Banking customers have long been had to provide passwords or PINs to access their accounts. It’s just part of the process, and they understand it’s a necessity for information and account security. Of course, they’ve also had to deal with the challenges of forgetting them – especially those who are security conscious and change the password regularly and avoid duplicating them on multiple accounts.
More recently, customers have also had to deal with an increase in fraud activity, thanks to a rising frequency of call center phone fraud. A Call Center Fraud Report last year found that fraudulent activity in call centers increased by 113% globally, dropping from one in every 2,000 calls into call centers being fraudulent to one in every 937 calls.
Contact centers have always faced a challenge with technology adoption. Their business success depends on being able to effectively service customers and they have to be careful not to disrupt that relationship with updated or new procedures. But, as most customers are well aware, hackers and identity thieves are constantly evolving their tactics to bypass security measures, and one of the key reasons for the increase in contact center activity is the emergence of EMV chips in credit cards that has forced thieves to give up point-of-sale skimming techniques in favor of alternatives.
But, there are ways for financial institutions to battle back and implement enhanced security measures without inconveniencing customers. A big part of that will be voice biometrics – using customers’ voices to authenticate their identities. Voice authentication not only creates a simpler process and non-invasive experience for customers, but it does it in a way that also increases security and makes impersonation of customers much more difficult. It also eliminates the need to have to constantly remember passwords and PINs. There are several factors that make voice an effective alternative to traditional authentication strategies.
Voice authentication can be done through normal conversation. During the start of a call, the authentication platform attempts to match the customer’s voice the voiceprint on record. Once verified, agents know they may proceed with the interaction, whether informational or transactional.
Active, non-invasive technology
Voice authentication is non-invasive and requires not extra effort or action from the customer or agent. Thanks to the use of passive technology and normal conversation, both sides of the call save time because neither has to follow traditional authentication protocols – last four digits of social security number, mother’s maiden name, or other challenge questions. Rather, agents are able to more quickly get to addressing customers’ concerns.
Just as it doesn’t require traditional authentication questions, voice authentication doesn’t rely on specific keywords or phrases to verify identity. This makes authentication part of the naturally initiated conversation and reduces the risk of fraud because specific words or phrases can’t be recorded and used to access accounts.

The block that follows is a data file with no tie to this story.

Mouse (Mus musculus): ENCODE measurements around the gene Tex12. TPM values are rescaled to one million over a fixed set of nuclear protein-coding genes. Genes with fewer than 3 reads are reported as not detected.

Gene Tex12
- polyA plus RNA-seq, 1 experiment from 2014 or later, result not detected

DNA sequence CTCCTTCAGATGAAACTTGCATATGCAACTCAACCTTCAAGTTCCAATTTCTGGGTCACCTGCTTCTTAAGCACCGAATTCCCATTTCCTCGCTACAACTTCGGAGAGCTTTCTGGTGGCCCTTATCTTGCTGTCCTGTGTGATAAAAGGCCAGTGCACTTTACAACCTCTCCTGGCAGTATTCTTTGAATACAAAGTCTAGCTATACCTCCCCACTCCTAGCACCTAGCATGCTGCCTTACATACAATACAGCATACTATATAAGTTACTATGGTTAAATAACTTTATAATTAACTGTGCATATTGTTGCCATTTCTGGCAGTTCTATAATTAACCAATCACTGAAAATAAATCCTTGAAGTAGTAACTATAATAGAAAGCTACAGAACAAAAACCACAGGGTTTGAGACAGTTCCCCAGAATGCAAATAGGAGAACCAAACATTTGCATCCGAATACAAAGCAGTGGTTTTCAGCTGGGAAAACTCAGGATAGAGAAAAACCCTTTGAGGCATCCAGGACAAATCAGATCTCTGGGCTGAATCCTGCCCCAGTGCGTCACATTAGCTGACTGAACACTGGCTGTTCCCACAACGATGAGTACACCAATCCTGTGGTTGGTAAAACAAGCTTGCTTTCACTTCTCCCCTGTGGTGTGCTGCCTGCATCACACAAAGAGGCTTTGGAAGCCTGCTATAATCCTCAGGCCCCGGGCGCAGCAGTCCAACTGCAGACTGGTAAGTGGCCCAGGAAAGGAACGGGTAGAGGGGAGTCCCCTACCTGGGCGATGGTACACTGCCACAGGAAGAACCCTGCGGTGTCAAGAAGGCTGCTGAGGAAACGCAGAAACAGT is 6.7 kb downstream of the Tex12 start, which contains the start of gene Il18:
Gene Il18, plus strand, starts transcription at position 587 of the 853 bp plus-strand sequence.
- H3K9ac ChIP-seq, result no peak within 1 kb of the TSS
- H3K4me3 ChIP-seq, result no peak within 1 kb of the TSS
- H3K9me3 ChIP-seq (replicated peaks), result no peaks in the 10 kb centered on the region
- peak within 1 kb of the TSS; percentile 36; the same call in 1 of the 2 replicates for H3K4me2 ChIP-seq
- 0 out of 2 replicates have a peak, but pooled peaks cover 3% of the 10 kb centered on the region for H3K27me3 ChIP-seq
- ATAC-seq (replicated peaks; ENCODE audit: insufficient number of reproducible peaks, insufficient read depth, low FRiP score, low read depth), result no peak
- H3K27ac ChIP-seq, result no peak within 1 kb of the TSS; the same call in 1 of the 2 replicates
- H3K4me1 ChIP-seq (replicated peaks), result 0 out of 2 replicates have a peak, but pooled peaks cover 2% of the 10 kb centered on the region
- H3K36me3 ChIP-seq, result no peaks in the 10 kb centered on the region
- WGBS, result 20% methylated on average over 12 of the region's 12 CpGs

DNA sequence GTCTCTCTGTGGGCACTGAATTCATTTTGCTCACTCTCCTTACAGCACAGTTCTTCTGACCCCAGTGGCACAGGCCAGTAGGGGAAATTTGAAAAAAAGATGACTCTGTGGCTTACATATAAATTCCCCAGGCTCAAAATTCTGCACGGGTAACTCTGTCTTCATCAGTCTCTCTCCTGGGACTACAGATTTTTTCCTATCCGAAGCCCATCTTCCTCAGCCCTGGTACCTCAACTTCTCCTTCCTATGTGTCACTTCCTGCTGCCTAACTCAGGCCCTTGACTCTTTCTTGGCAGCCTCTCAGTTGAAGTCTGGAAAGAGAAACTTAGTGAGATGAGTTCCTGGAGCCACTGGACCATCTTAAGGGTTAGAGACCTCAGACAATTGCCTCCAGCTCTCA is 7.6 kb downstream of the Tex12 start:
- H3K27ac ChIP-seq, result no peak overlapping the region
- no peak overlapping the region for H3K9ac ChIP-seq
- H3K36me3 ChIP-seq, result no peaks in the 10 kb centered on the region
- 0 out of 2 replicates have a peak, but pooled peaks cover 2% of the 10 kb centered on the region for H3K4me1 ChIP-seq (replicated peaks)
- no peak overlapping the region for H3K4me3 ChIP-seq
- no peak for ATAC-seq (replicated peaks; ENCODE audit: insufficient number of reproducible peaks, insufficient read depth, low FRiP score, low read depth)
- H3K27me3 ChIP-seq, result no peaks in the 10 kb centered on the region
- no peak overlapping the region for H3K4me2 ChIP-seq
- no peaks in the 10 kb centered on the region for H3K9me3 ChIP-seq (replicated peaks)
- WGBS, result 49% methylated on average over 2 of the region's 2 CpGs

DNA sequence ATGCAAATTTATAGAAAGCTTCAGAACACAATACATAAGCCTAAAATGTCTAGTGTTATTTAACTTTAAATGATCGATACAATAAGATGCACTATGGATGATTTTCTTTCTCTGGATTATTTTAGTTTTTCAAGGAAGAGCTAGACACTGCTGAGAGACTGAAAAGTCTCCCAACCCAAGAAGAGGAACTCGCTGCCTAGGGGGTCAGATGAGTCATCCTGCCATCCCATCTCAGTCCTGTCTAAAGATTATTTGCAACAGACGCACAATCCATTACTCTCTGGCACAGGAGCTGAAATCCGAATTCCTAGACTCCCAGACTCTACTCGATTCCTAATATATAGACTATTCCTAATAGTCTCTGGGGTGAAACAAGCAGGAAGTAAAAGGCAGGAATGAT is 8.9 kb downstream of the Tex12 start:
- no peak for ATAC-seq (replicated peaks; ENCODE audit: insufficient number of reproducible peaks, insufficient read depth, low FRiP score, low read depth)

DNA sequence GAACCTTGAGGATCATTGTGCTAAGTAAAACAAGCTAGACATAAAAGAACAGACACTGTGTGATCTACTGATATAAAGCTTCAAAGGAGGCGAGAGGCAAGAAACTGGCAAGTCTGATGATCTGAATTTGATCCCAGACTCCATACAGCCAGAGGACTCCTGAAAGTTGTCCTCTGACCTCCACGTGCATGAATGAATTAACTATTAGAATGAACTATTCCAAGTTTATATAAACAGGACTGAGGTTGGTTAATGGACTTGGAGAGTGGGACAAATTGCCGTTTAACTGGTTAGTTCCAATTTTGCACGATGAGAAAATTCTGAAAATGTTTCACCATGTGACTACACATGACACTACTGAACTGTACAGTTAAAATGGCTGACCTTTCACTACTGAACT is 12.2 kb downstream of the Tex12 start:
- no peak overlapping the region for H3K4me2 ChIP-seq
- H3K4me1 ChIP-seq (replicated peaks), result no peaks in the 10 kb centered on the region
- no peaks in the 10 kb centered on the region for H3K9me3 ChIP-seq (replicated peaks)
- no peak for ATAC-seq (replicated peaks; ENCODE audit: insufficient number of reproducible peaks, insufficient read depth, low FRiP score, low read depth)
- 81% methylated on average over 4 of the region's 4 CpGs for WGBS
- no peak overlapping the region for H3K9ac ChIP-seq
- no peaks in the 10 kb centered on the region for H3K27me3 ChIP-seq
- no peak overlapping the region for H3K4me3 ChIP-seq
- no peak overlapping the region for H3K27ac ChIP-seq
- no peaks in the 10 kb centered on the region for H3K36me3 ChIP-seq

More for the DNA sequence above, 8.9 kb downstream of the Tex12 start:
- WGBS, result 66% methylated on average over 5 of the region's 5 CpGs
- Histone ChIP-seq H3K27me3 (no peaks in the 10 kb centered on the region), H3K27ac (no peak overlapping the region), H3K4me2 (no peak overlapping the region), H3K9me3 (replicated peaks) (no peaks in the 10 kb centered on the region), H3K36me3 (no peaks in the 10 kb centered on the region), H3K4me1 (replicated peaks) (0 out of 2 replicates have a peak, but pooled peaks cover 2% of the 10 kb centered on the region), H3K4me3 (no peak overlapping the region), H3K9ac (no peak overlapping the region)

Language, Dialect, Accent Don’t Matter
In addition to being context independent, voice authentication technology works regardless of language, dialect, or accent. The systems are based on unique speech characteristics and features that are typically consistent and permanent in adults. Content and language are unrelated to the voice print.
Simple Sign-up Process
Customers are enrolled in the voice authentication system when contact centers record one or more initial conversations. Those recordings are processed by the speech technology engines to identify the unique features of customers’ voices. Those traits are then extracted from the recordings to create personal voice prints, which are stored in a secure directory. Directories may be segmented into broad classifications, such as gender, to make authentication easier. Importantly, just as no specific script is required for authentication, it is also not required for enrollment. Normal conversation in the course of the engagement is enough to create a voice print.
By nature biometric data is more secure than passwords and PINs; voice, like fingerprints and iris patterns, is unique to each individual. In addition, many people re-use passwords, and many institutions use similar challenge questions, making it easier for criminals to gain access to accounts.
Fewer False Negatives
Even though authentication software is designed to ignore any voice changes due to colds, severe allergies, emotion, and other factors that may make a voice seem different to the human ear, there may be instances where the authentication fails. However, the cases are limited and, while a minor inconvenience at the time, ensure customers’ accounts and personal information are protected. In the event a voice print match cannot be made, agents are able to fall back on traditional verification methods.
Customers Like It
Customers are warming to the idea of voice authentication quickly. Enhanced security and convenience are attractive features, especially in light of the constant flow of security breaches in the news. But, the growing use of Siri, Alexa, Cortana, and other speech-enabled applications is driving understanding and acceptance of speech technology.
These factors all create an opportunity for financial services institutions to integrate better security into their systems without disrupting customer relationships. In fact, if anything, voice authentication creates a better experience by eliminating a step in the process and lowering the time to resolution while reducing fraud, ultimately driving customer satisfaction and loyalty.
Latest posts by Maddy Hubbard (see all)
- ACE 2019 Recap: President and CEO Message – Trust, Choice and Collaboration - August 12, 2019
- Agents Managing Difficult Situations: Maybe it’s In Their DNA - January 28, 2019
- When Self-Service Falls Short - January 14, 2019